Are you an Agatha Christie fan? Does nothing get you going quite like a drawing room mystery? If you said yes, then Régis Roinsard’s stylish mystery The Translators (Les traducteurs) will be catnip for you.
But Roinsard and his screenwriting collaborators Daniel Presley and Romain Compingt give the genre a modern sheen with a comprehensive updating. They swirl a number of threads around before bringing them together at the end. I’m not completely sure Roinsard ties all of them off neatly, but I thoroughly enjoyed watching him try.
Eric Angstrom (Lambert Wilson) has built a successful publishing house largely on the back of the wildly popular “Daedalus” mystery series. The fact the author is a mysterious recluse has certainly helped the novels’ cachet. Now Angstrom is ready to release the final book in the trilogy, and interest is at fever pitch. Determined to leverage the release for all it’s worth, he recruits a team of nine translators to have the book ready to go in multiple international versions as soon as it drops in France.
They include cool Russian Katerina Anisinova (Olga Kurylenko); nerdy Englishman Alex Goodman (Alex Lawther); and brooding Italian Dario Farelli (Riccardo Scamarcio). To protect the book, Angstrom basically imprisons the team in a bunker under the watchful eye of his assistant Rose-Marie (Sara Giraudeau) and a security team. The bunker has some nice touches (like a gourmet chef) but still, they’re basically trapped.
Angstrom plans to drip-feed the translators a few pages at a time. But his best-laid plans come awry when someone leaks the first ten pages of the novel online. Worse, the leak comes with an extortionate ransom demand – and the threat that if it’s not paid, further leaks will occur. Angstrom quickly realises the leak must have come from inside the bunker. So he embarks on an increasingly dangerous hunt for the culprit that will threaten not only Angstrom’s company, but the lives of the translators.
Roinsard shows a flair for the genre, ramping up the action with some style. The second act in particular zips along with a rollicking energy as the stakes get higher. Despite the conventions of traditional drawing room mysteries, the film breaks out of its bunker “bubble” through a series of flashbacks and flash-forwards. These include a thrilling race against a train – one of the film’s highlights.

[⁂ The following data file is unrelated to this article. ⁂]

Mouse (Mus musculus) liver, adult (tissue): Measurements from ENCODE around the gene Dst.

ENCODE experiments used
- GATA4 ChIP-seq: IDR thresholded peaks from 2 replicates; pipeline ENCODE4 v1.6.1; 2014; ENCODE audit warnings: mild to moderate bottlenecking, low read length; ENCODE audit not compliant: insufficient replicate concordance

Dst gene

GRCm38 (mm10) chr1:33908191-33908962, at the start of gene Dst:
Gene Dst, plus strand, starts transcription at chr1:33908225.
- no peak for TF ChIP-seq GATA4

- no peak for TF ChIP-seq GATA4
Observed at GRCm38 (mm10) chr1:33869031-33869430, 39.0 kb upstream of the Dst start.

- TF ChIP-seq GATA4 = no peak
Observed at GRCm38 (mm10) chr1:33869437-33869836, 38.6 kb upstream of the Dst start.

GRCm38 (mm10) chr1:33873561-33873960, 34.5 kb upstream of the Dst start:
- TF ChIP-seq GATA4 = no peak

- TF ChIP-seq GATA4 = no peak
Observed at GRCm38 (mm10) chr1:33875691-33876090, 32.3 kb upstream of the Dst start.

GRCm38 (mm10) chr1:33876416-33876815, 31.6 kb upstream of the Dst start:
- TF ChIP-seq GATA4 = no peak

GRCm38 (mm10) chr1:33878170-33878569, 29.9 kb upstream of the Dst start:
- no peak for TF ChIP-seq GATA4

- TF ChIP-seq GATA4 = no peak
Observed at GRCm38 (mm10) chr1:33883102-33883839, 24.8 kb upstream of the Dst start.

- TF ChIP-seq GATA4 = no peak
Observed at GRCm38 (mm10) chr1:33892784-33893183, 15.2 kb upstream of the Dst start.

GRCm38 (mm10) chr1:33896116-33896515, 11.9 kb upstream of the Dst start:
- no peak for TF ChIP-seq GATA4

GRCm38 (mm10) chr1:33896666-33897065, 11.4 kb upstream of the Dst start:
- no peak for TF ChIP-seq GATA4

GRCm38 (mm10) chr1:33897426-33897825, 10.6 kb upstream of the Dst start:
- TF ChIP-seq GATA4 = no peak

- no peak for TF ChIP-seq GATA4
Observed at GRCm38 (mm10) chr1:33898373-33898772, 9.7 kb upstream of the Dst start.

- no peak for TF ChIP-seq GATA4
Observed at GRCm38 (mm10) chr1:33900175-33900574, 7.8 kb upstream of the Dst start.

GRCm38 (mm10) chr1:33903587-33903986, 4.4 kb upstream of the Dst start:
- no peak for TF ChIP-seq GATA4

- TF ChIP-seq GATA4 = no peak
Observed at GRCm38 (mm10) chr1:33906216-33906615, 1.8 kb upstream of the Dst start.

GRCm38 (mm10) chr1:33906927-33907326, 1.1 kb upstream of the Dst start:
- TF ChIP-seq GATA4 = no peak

The script cleverly leaves a trail of breadcrumbs (and some Easter eggs) for the attentive viewer to pick up. It directly references Agatha Christie (it’d be a spoiler to say which book though), but clearly pays homage to Hitchcock as well. That said, try as I did, I didn’t pick the culprit or their motivation before the big reveal. As mentioned, the film positively zips along, so I wasn’t sure Roinsard had tied off all the loose ends. If he didn’t though, it didn’t bother me, as I was happy to go along for the ride. If the film has a flaw, it may be the choice to have nine translators. That’s quite a lot of key characters to keep track of. As a result, at least some of them get lost in the mix.
The acting is generally pretty good, though I found Lambert Wilson (The Matrix Reloaded) as Angstrom a bit too smarmy at times. Former “Bond girl” Olga Kurylenko (The Death of Stalin) brings her usual svelte style to the production; while Alex Lawther (Ghost Stories) lends Goodman a sharp intelligence. Riccardo Scamarcio (John Wick), Anna Maria Sturm and Frédéric Chau (Lucy) are excellent as the (respectively) Italian, German and Chinese translators; while Sara Giraudeau (Wes Anderson’s upcoming The French Dispatch) brings nuance to the role of Angstrom’s conflicted assistant.
The Translators is tailor-made for mystery buffs. This intelligent but engrossing film gives fresh impetus to the drawing-room genre. It’s one of those rare films you can either choose to follow closely, or just go along for the ride. Either way, it’s a film worth seeking out.
Other reviews you might enjoy:
- French Film Festival 2020 – movie preview
- The Mystery of Henri Pick – movie review
- Geostorm – movie review
David Edwards is the editor of The Blurb and a contributor on film and television